Funeral Sermon: Miriam Wise
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Delivered By
Pr. David Fleener
Delivered On
June 28, 2019 at 2:00 PM
Central Passage
Revelation 22:1-5
Subject
Funeral: Miriam Wise
Description

Pr. David Fleener

Funeral sermon—Miriam Wise; June 28, 2019

Revelation 22:1-5, John 11:17-27

 

              Dear family and friends of Miriam: Grace and peace be yours from God the Father, who will dry all our tears, and from Jesus the Messiah, our healer, our Resurrection, and our life. Amen.

 

              Several months ago during a visit, Shelly handed me a card. “Look at this! This is Grandma’s old nursing card.” And it was, dating back to the 1940s when she first got her nursing license. For some reason or another, we had never talked about her nursing career. We hadn’t talked about her decades at the Marion VA, her experiences caring for sick, wounded, or disabled veterans. We had spoken about her Native American heritage. We’d also talk about our dogs. There was Deedee, the old, blind dachshund. There were our Chihuahuas: Hank, Sandy, Coco, and my own dog, Pablo. They often stole the conversation with their play. But it wasn’t until very recently that I learned that Miriam had been a healer.

 

              And it is in her healing work that Miriam’s story meets God’s story. All healing is an outpouring of divine energy. Jesus shows this healing energy in a complete, perfect way in his healing of the crowds. He heals the disabled, he restores people to their right mind, he gives sight to those who suffer from blindness, he gives movement to those unable to walk, and in his greatest miracle, he restores life to the dead. And every single healing is not done for its own sake, but to point to the greater healing offered in God’s Realm. It’s that kind of healing we hear about today in our reading from Revelation.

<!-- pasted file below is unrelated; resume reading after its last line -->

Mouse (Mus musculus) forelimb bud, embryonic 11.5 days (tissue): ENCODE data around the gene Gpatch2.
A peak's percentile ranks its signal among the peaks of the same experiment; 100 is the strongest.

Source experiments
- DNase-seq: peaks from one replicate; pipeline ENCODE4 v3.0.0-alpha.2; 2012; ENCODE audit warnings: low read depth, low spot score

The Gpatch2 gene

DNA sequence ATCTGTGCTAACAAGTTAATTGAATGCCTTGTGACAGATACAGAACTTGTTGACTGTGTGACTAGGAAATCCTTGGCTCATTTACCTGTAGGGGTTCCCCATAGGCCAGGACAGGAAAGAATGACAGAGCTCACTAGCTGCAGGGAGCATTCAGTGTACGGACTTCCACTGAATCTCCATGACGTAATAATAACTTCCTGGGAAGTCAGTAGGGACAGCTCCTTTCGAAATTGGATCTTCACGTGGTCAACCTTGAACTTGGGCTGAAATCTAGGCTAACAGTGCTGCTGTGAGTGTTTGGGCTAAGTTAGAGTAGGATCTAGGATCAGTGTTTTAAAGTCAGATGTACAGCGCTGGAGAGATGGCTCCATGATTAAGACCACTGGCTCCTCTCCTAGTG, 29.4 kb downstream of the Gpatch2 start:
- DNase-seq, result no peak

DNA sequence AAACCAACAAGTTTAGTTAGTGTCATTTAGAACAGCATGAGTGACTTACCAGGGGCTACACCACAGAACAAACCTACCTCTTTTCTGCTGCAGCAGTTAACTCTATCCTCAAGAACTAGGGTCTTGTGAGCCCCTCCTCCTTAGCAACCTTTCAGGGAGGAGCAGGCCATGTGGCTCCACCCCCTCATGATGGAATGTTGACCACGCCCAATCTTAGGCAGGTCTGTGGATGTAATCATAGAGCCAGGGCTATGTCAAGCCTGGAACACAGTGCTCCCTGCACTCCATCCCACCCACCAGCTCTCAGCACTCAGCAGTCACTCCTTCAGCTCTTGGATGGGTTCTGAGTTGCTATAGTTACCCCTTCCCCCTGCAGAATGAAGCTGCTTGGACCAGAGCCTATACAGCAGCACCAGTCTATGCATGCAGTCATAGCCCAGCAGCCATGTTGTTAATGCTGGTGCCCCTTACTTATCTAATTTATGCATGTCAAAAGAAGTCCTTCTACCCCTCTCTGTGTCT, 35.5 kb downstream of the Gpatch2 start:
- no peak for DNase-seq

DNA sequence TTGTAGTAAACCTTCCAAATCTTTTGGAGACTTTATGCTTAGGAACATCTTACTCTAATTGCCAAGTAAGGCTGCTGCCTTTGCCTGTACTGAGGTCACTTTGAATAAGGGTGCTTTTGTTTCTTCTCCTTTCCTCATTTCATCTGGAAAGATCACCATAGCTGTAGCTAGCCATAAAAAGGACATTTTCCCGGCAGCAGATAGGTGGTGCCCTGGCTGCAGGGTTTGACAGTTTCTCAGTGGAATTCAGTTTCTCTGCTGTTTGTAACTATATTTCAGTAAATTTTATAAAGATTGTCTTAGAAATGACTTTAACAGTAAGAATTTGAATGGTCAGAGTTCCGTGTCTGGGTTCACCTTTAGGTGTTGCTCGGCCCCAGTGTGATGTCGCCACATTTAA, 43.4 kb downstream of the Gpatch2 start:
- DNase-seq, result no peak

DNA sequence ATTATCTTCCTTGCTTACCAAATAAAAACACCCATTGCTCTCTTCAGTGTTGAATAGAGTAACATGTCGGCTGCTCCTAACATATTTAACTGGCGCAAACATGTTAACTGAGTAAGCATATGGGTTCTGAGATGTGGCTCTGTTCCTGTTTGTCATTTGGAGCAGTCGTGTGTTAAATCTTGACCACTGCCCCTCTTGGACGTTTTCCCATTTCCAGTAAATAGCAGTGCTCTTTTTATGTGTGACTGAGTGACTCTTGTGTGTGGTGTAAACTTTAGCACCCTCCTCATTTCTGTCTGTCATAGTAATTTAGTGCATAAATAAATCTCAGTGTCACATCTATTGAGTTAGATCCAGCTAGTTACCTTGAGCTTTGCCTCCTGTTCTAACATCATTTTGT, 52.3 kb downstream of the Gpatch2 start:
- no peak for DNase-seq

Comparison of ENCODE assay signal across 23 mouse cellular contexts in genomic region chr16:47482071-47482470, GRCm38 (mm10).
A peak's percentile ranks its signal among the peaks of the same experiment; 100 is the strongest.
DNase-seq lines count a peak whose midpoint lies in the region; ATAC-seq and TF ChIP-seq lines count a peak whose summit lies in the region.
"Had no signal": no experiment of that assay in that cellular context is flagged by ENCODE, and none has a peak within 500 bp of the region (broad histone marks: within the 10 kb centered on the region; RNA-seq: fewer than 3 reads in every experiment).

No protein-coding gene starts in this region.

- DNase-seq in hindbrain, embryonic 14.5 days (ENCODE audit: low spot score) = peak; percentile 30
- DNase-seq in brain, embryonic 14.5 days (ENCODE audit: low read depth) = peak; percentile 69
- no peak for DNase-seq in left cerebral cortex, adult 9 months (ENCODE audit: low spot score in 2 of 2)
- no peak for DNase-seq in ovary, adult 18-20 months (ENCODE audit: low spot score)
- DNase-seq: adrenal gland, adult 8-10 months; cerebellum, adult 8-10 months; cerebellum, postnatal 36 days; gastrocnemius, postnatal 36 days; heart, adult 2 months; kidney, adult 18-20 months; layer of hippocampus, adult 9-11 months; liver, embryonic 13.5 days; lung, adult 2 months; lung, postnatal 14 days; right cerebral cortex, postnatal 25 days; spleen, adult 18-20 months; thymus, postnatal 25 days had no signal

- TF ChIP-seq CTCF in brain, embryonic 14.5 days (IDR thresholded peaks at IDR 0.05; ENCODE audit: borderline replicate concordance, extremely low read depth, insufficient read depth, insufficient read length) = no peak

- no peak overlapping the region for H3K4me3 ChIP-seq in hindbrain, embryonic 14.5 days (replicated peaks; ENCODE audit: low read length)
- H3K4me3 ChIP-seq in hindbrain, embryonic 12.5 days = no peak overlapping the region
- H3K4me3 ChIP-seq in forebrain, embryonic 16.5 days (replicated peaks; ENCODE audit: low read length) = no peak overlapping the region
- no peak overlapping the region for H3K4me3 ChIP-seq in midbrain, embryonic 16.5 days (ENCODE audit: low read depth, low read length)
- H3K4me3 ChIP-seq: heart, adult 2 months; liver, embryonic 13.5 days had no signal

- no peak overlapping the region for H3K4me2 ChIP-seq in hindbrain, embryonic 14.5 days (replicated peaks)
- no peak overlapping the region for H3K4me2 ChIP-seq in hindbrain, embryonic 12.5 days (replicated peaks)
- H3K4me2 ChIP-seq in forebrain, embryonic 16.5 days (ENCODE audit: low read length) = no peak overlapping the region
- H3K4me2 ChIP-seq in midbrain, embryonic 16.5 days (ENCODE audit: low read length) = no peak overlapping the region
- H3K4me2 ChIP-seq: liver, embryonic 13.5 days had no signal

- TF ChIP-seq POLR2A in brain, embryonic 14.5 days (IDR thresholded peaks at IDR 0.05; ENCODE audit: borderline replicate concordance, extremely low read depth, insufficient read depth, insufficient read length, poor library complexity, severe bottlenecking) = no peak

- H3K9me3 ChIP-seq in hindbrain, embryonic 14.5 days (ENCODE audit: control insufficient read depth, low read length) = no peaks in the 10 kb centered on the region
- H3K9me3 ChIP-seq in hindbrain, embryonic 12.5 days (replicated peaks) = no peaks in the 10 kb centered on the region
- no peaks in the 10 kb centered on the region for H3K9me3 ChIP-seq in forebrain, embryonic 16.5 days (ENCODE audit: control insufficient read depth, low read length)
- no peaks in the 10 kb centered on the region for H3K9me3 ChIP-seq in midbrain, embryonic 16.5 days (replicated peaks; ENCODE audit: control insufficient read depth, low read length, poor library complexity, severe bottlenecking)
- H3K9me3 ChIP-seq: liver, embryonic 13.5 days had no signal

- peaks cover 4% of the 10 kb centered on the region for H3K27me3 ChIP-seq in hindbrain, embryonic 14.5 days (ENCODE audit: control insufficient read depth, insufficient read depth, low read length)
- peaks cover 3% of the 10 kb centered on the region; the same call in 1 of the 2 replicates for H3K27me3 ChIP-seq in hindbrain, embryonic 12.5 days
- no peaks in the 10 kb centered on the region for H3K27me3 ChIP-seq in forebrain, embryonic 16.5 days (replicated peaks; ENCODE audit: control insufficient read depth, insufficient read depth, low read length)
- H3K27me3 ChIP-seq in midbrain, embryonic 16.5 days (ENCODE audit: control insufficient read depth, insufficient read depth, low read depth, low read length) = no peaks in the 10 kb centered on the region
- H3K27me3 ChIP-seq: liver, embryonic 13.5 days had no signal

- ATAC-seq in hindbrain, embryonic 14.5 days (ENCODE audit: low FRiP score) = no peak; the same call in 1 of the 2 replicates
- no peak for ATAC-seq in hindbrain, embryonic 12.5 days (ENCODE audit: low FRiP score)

A man named John is the recipient of all the visions in the Book of Revelation. And here, in the final chapter, he shows us a river. Bright as crystal, shimmering with the water of life. And on both banks of the river is the tree of life. This tree made its last appearance in the Book of Genesis, when it was in Eden along with the tree of knowledge. For thousands of pages, this tree has been utterly absent from the Scriptures. In Genesis, the way to the tree was guarded by a flaming sword after humanity’s expulsion from Eden, but here—here it can be accessed freely, no matter which side of the river you’re on. Both fruit and leaves of the tree are useful. John tells us that “the leaves of the tree are for the healing of the nations”. God doesn’t just give physical healing. God doesn’t just provide individual healing. God provides healing on a universal level. Whole communities of people are healed. Entire nations. The world, made new, will experience a restoration to wholeness that we can scarcely imagine.

 

              It’s that kind of universal healing that God gives Miriam now and at the Resurrection to eternal life. It’s that kind of universal healing that God also gives us. We do suffer in this realm, to be sure. Many of you could speak better about suffering than I can. And we don’t experience perfect healing on this side of heaven. But everything Jesus does—his healings, his miracles, his teachings—gives us a glimpse into life on the other side of death’s “sullen stream”. Everything that we read in Scripture points to this healing given to us in Jesus the Messiah—in a provisional way now, and in a full, perfect, complete way in the world to come.

 

              And Miriam is already part of that world to come because she belongs to Christ. She has left our realm of time, of suffering, sickness, and death. And she has entered that realm where there is no more pain, no more sickness, no more death. That realm where she experiences her Savior as the resurrection and the life in a way that we cannot experience yet. Miriam is there. And one day, we will be reunited with her. Amen.